According to a study which was recently made public at the Black Hat conference, Mozilla's web browser may not be as safe as we all believe it to be. It seems that the security threat doesn't come from the browser itself, but from the interaction between specific add-ons which people add to Firefox. Unfortunately, since the extensions that are included in the list of threats are incredibly popular, this isn't something that we should take lightly.
Mozilla's Firefox is the default browser for millions of people from all over the world, so this piece of news affects a whole lot of Internet users. Out of the top 10 most popular add-ons included in the study, AdBlock Plus was the only one that the group of researchers from the Northeastern University deemed secure. The other nine names on the list: DownloadthemAll, Download YouTube Videos as MP4, FlashGot Mass Downloader, Flash Video Downloader, Firebug, Greasemonkey, NoScript Security Suite, Video DownloadHelper and Web of Trust can make your PC vulnerable to attacks.
As far as I understand from the research, the problems are generated by the fact that Mozilla doesn't protect the add-ons from interacting with each other. This means that an extension that has malicious coding can easily mask its behavior by invoking the capabilities of an other (legitimate) add-on. So, if you have one or more of the previously mentioned extensions installed on your Firefox, you should probably remove them until this blows over.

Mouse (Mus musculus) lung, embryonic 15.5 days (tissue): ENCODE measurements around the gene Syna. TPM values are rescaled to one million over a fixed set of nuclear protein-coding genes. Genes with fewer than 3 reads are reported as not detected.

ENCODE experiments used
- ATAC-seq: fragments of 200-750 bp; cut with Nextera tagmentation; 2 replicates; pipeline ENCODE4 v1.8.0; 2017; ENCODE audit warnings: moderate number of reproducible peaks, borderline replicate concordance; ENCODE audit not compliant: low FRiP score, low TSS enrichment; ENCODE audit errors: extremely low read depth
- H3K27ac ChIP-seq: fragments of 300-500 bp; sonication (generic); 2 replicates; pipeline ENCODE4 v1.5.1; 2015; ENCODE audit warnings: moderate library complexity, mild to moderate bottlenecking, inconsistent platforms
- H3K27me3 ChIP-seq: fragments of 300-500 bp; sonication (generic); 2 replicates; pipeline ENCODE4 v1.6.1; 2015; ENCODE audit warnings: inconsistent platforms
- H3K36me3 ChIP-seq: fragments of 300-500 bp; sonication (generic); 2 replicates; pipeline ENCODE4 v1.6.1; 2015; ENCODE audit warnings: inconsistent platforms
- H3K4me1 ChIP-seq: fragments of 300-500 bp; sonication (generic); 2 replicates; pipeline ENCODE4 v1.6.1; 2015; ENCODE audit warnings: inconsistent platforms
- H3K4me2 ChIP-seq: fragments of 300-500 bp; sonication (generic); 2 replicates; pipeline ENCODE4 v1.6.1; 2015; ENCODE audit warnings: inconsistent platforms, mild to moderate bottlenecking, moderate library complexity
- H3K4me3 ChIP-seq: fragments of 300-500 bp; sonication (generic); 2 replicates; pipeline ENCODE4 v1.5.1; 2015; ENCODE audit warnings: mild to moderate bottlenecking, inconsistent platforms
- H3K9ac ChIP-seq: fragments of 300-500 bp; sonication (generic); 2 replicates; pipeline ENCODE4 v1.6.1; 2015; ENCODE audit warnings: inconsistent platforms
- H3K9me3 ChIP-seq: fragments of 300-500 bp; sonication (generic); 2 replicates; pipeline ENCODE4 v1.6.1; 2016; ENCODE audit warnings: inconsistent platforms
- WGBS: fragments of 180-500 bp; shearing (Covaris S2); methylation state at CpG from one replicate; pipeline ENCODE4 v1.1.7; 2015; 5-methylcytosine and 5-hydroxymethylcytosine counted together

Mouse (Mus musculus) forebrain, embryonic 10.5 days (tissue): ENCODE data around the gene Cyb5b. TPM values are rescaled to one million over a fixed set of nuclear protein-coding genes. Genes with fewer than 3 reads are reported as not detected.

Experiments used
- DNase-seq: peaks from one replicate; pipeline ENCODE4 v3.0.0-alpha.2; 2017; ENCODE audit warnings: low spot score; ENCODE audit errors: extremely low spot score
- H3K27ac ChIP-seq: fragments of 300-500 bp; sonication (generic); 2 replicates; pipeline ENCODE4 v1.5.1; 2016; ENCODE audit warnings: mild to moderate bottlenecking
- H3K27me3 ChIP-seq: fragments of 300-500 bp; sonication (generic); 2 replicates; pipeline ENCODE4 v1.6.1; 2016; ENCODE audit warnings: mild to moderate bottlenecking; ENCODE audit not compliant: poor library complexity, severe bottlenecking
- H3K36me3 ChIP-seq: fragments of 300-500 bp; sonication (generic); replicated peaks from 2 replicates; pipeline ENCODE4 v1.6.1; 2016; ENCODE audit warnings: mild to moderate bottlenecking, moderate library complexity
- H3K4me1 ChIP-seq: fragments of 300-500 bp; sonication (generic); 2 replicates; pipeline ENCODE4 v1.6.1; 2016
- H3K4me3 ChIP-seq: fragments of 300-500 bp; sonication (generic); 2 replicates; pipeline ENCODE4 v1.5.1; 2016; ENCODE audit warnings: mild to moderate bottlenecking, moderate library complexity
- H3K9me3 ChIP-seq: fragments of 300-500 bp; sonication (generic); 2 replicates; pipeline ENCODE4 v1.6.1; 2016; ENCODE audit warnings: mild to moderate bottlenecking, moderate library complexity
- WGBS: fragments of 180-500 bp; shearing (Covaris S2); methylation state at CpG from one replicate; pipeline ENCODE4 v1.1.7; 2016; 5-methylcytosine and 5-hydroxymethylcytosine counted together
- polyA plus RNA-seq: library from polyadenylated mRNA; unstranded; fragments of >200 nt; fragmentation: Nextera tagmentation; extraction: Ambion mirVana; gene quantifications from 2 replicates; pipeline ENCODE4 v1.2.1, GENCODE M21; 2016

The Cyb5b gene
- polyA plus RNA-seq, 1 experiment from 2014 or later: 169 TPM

In an official statement given to the guys from Digital Trends, Firfox's Nick Nguyen acknowledged the problem and stated: "Because risks such as this one exist, we are evolving both our core product and our extensions platform to build in greater security. [...] The new set of browser extension APIs that make up WebExtensions, which are available in Firefox today, are inherently more secure than traditional add-ons, and are not vulnerable to the particular attack outlined in the presentation at Black Hat Asia. As part of our electrolysis initiative – our project to introduce multi-process architecture to Firefox later this year – we will start to sandbox Firefox extensions so that they cannot share code."
In case you prefer using Mozilla's web browser, you might also want to check out some of our previous stories such as: "Best add-ons to reduce Firefox's resource consumption", "The best privacy add-ons for Firefox" or "Easy keyboard navigation for Firefox".